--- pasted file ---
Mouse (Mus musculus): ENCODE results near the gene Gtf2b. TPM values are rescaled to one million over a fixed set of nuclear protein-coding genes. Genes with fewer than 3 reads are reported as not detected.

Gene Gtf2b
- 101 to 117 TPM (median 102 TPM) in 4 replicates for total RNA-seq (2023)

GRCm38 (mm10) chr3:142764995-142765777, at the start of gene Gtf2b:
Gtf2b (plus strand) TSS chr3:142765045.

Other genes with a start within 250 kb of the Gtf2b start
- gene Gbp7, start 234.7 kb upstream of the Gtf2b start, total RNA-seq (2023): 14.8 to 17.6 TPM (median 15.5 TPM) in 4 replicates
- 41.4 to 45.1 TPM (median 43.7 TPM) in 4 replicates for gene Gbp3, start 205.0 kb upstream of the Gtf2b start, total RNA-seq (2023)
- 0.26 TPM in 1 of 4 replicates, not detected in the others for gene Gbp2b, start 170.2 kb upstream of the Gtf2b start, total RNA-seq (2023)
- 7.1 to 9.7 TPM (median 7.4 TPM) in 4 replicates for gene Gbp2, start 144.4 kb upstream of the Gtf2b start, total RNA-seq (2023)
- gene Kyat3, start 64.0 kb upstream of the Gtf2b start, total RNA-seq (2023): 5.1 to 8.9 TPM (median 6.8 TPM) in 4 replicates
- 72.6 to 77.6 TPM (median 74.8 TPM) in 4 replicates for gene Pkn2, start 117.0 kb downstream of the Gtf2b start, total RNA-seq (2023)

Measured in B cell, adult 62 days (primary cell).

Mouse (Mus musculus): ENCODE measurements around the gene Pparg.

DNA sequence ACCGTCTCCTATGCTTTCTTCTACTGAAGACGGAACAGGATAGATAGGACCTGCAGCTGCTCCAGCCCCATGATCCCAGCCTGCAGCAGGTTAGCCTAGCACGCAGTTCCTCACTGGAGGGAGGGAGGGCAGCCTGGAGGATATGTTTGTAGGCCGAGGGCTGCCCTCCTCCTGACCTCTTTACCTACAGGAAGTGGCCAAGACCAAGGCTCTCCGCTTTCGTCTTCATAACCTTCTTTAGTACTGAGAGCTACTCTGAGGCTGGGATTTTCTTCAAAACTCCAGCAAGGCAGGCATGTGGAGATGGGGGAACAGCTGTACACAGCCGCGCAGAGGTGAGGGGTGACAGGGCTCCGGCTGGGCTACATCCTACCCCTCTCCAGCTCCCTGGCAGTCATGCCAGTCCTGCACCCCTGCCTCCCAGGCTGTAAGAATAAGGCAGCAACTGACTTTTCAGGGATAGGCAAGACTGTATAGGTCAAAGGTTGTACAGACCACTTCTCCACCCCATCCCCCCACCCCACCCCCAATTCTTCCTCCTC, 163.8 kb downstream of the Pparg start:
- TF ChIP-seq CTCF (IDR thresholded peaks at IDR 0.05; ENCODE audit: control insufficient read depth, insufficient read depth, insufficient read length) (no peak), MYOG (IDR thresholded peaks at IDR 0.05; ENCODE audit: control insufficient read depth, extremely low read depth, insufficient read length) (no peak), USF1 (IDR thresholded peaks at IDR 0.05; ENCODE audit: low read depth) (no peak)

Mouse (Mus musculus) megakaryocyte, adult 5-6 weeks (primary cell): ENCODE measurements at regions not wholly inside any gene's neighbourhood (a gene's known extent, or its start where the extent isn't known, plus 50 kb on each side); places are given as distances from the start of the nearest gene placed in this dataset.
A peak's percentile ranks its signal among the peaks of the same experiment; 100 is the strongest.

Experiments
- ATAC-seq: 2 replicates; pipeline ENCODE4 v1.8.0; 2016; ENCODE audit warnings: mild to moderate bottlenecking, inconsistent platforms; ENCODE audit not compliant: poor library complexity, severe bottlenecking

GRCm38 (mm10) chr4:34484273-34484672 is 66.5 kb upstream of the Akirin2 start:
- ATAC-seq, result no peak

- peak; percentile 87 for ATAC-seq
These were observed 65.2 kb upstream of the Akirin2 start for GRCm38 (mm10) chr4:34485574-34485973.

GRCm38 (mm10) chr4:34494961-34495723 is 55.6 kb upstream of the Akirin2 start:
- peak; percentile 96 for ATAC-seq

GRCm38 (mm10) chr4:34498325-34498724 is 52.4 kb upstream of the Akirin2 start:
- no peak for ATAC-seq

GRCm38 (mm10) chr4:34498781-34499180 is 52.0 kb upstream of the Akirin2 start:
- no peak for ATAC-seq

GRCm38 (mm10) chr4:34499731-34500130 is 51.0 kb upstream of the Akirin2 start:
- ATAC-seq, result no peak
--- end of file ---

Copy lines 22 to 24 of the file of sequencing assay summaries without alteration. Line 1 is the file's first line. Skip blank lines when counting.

- ATAC-seq, result no peak

- peak; percentile 87 for ATAC-seq
These were observed 65.2 kb upstream of the Akirin2 start for GRCm38 (mm10) chr4:34485574-34485973.